Are you committing any of these seven social media sins?

By: Marketing Donut contributor

Date: 20 July 2015

Are you committing any of these seven social media sins?{{}}The use of social media has become an integral part of marketing a business but there are also pitfalls to watch out for. Here are seven tips on how to avoid getting into sticky situations on social media.

Spamming your followers

Sharing repetitive posts and overly-promoted or irrelevant content will turn off your audience, losing you likes and followers. Do your homework to work out which type of content works best for your audience. Find out when are they most active and which topics are most likely to be retweeted.

Ignoring management tools

Social media can be time-consuming but if you rush things, you'll miss opportunities to engage online and mistakes are more likely to happen.

Social media tools such as TweetDeck and Hootsuite can make managing your social networks easier; helping you schedule tweets and monitor hash tags. In addition, Buffer gives you the opportunity to keep up-to-date with changing trends and timelines with user engagement analytics.

Using irrelevant platforms

A lot of businesses make the mistake of signing up to and posting on all the social media platforms, even those irrelevant to their business. You know your audience better than anyone else; carry out research to determine what platforms are the most important for your target market.

Failing to proofread posts

Carelessly posting on behalf of your business can have a negative impact on the way your brand is perceived by your customers. So, carefully proofread any posts before hitting the share button.

Sharing content that isn't aligned with your brand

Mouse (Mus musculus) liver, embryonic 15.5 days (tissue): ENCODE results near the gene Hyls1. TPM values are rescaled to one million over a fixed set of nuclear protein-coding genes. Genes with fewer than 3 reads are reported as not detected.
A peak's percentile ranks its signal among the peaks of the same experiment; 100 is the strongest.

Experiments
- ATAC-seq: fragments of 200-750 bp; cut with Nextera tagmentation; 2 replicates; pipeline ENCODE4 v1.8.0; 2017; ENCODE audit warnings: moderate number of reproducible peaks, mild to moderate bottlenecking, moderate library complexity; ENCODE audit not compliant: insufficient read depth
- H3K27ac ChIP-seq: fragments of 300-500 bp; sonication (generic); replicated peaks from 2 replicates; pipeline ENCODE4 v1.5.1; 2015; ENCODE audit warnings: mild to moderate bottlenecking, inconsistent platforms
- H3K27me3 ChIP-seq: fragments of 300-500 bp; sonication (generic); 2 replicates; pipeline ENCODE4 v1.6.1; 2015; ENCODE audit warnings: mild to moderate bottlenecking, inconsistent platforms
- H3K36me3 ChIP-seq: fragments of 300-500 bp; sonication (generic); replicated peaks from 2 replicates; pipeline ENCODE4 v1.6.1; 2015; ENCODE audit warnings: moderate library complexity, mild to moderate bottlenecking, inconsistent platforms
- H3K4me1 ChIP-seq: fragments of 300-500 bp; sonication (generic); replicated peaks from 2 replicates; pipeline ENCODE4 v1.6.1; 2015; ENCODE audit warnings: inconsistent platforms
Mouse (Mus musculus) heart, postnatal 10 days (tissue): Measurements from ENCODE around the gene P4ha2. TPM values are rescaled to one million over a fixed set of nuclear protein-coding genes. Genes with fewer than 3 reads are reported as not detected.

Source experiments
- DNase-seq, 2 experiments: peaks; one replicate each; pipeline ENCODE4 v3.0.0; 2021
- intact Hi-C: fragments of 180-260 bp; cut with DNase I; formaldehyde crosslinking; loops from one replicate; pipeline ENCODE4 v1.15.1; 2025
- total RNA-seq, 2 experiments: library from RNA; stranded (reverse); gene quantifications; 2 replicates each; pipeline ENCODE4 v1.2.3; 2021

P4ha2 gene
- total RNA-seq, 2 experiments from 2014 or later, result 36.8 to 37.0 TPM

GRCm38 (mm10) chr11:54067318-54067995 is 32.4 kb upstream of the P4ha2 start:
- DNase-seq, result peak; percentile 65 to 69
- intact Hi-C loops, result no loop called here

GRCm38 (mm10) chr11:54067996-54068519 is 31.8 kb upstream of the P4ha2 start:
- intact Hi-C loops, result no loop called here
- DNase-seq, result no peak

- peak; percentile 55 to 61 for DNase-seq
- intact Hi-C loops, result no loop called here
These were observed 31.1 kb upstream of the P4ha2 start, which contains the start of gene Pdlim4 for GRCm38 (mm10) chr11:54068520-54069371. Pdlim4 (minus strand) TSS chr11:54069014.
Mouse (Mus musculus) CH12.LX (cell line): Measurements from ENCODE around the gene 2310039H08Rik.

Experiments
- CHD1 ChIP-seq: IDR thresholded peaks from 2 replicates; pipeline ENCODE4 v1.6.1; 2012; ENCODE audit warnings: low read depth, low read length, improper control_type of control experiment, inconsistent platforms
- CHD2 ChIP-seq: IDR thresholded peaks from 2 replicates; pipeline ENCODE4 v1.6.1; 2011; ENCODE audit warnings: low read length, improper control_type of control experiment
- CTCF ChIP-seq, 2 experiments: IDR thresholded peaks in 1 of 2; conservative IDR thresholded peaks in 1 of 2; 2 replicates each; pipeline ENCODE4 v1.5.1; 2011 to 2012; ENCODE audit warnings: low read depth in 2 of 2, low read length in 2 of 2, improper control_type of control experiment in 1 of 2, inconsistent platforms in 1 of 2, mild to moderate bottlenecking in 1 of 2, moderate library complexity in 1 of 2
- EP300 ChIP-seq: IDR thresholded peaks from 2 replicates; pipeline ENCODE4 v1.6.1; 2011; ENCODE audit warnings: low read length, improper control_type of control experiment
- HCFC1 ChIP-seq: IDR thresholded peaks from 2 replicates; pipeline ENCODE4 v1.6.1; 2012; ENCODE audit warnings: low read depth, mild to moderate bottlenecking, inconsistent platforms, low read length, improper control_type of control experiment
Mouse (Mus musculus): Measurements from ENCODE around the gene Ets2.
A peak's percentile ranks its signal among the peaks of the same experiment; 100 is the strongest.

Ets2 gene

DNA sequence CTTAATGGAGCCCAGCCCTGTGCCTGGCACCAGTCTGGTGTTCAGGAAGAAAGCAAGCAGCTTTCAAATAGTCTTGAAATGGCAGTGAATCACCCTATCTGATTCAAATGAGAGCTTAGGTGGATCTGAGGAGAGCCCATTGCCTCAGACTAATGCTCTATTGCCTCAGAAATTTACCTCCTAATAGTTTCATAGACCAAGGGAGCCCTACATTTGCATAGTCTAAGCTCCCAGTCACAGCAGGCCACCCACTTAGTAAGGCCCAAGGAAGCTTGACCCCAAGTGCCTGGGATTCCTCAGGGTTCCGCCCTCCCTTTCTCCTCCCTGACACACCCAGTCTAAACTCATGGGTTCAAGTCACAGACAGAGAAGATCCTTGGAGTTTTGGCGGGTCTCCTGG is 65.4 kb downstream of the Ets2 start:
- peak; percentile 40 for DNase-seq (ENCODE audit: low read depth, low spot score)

Your social media accounts should be a reflection of your brand and represent how you want your customers to see you. Make sure that everything you send out supports this message, including the content that you are sharing.

Inviting criticism

Inviting criticism can be fatal on social media channels; a well-documented example of this comes from British Gas, who carried out a live Twitter Q&A with its customers on the same day that it put up its prices. As a result of this, the company was bombarded with criticism and negative feedback, all in the public eye.

Failing to monitor who controls your social accounts

Carefully consider who has access to and control of your social accounts to protect your brand. Putting control into the wrong hands can be disastrous. When HMV made 60 members of staff redundant in 2013 a stream of Tweets narrated the course of events, resulting in a backlash from the public. It was later revealed that the company had left an intern in charge of their social media account.

Copyright © 2015 Sophie Greenwood, account manager for PR agency Peppermint Soda.

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